WASHINGTON - May 31 - The U.S. Coast Guard is proposing changes in shipping routes from Florida to Boston in an effort to prevent collisions with critically endangered North Atlantic right whales. Despite this course realignment plan, the Coast Guard has yet to act on speed restrictions and other safety measures in right whale migratory areas, according to Public Employees for Environmental Responsibility (PEER).
Ship strikes are the largest known cause of death for the North Atlantic right whale, considered one of the planet’s most endangered species with less than 300 animals left in existence. In the past year, five percent of the total female breeding population has been killed, as well as two near term calves.
In a Federal Register notice posted on May 24, 2006, the Coast Guard recommended establishing:
• “Precautionary areas” at the entrance to the ports of Jacksonville and Fernandina Beach, FL, and Brunswick, GA, as well as at the entrance to Cape Cod Canal and in the vicinity of New Inlet, MA. According to the notice, a precautionary area means a routing measure “where vessels must navigate with particular caution” and subject to recommended traffic directions;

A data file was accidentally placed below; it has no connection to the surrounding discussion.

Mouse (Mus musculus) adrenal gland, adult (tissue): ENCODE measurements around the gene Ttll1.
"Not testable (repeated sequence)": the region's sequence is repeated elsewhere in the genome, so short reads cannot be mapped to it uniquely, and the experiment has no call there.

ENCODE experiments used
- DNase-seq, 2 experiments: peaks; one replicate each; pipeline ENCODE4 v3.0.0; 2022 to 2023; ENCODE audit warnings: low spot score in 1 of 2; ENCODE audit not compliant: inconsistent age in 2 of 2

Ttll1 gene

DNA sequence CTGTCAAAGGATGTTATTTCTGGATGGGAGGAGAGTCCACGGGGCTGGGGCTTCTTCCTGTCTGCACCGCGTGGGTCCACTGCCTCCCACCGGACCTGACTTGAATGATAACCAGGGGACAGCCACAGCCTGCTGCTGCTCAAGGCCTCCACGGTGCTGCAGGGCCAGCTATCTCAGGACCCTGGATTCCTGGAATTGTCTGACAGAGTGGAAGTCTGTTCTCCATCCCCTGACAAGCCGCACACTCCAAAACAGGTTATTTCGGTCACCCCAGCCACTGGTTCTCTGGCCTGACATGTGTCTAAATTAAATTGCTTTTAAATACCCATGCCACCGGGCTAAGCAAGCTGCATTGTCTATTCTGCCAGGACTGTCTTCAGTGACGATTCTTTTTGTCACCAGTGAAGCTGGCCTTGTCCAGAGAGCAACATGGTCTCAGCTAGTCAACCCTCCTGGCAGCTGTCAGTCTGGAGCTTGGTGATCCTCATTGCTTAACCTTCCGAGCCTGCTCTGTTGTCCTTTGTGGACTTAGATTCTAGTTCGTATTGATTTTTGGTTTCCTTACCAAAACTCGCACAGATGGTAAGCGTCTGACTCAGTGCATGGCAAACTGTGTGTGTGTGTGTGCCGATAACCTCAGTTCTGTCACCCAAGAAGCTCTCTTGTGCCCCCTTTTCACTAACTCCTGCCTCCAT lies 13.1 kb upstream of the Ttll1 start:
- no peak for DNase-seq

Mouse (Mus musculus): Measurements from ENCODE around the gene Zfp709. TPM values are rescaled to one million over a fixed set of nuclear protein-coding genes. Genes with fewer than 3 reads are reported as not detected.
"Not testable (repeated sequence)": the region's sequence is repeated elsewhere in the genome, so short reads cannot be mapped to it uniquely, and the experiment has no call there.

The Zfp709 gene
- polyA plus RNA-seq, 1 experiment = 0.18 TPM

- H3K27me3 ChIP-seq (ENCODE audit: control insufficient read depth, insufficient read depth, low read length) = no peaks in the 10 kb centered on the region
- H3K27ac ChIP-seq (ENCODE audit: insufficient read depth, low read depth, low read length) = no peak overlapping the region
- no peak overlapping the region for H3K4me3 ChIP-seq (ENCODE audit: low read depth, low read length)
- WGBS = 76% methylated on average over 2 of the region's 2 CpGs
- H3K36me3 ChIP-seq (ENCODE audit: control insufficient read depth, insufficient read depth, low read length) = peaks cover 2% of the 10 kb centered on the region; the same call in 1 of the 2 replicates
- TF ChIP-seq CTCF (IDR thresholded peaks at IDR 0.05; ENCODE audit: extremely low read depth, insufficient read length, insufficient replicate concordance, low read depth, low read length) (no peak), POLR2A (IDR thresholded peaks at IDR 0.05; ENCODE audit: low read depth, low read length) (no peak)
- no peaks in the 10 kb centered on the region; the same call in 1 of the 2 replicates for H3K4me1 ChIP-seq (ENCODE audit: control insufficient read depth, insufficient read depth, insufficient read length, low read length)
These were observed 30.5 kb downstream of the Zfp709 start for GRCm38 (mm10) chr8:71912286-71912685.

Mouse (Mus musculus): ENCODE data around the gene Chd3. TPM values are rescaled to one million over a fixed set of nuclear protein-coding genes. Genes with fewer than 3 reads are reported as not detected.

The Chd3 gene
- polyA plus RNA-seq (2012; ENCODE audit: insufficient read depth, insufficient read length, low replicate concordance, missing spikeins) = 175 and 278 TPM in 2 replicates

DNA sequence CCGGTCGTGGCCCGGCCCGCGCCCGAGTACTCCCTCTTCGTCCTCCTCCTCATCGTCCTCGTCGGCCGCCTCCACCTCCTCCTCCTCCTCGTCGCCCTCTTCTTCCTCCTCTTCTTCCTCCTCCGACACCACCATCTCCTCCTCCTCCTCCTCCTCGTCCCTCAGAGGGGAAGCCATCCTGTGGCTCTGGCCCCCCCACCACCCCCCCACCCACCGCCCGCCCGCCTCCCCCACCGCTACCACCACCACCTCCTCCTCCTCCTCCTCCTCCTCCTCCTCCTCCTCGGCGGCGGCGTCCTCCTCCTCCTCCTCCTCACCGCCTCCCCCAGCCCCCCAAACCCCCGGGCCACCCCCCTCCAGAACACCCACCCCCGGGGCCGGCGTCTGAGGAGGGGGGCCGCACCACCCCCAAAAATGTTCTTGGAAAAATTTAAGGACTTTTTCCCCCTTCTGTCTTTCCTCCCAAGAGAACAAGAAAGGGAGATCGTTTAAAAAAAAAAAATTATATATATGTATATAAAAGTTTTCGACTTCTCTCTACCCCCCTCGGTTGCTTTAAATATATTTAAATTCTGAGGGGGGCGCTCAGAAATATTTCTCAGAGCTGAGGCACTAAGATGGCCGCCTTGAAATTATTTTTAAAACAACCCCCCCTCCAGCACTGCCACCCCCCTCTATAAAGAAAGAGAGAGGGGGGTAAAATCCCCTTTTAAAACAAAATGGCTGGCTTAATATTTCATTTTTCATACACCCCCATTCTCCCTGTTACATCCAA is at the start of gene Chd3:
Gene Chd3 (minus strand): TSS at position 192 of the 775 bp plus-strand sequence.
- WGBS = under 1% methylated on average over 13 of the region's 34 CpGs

• “Two-way routes” for the ports of Jacksonville, Fernandina Beach and Brunswick (six per port) and in Cape Cod Bay to the ports of Boston and Provincetown, MA, and the entrance to Cape Cod Canal (three each), as well as one two-way recommended track from the Cape Cod Canal entrance to Provincetown. Two-way routes limit traffic lanes in order to provide “safe passage of ships through waters where navigation is difficult or dangerous”; and
• A new “Traffic Separation Scheme” for the western portion of the approach to Boston Harbor so as to widen the separation of opposing streams of traffic.
“This is a welcome first step for the Coast Guard but if traffic routing alone is insufficient to save the right whale from ship strikes then this may be a colossal waste of time,” stated New England PEER Director Kyla Bennett, a former federal biologist whose organization is also pushing for adoption of long-stalled comprehensive strategy by the National Oceanic and Atmospheric Administration (NOAA) that would also require reduced ship speeds and channel restrictions in sensitive calving and migratory areas.
The Coast Guard has rebuffed earlier efforts by NOAA to set speed limits or implement emergency protective measures on a timely basis during the right whale migration along the Eastern Seaboard. This past January, the Coast Guard also rejected an emergency petition by PEER to set up safety zones following the death of a right whale calf by ship strike off the Florida coast.
“The question is whether the remaining right whale population will live long enough to benefit from effective federal intervention,” added Bennett.